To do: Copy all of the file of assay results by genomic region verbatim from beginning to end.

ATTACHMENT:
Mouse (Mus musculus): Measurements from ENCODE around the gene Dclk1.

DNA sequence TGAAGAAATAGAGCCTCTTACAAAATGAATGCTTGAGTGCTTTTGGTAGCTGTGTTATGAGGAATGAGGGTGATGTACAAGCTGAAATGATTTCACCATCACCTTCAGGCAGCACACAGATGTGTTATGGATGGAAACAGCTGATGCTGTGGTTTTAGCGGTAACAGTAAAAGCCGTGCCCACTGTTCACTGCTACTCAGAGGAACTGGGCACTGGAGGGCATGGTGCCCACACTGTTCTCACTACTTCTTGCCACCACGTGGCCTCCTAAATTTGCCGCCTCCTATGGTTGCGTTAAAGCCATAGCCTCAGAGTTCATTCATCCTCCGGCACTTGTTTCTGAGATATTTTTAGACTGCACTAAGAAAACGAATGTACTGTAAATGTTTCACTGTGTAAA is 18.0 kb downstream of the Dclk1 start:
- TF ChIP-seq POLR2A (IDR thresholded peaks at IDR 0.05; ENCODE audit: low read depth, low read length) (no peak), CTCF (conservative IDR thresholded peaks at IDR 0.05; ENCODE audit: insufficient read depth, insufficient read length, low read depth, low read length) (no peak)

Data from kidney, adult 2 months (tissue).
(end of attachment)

Mouse (Mus musculus): Measurements from ENCODE around the gene Dclk1.

DNA sequence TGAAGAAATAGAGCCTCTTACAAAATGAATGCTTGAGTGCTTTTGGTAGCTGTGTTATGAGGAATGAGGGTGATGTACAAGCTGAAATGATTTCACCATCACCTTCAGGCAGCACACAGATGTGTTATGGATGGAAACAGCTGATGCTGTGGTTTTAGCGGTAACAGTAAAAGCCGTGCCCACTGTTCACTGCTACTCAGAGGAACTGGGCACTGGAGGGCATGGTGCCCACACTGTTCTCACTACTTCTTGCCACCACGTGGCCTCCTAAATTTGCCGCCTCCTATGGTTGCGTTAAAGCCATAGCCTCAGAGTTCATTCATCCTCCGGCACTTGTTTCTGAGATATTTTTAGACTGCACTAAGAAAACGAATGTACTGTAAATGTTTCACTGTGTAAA is 18.0 kb downstream of the Dclk1 start:
- TF ChIP-seq POLR2A (IDR thresholded peaks at IDR 0.05; ENCODE audit: low read depth, low read length) (no peak), CTCF (conservative IDR thresholded peaks at IDR 0.05; ENCODE audit: insufficient read depth, insufficient read length, low read depth, low read length) (no peak)

Data from kidney, adult 2 months (tissue).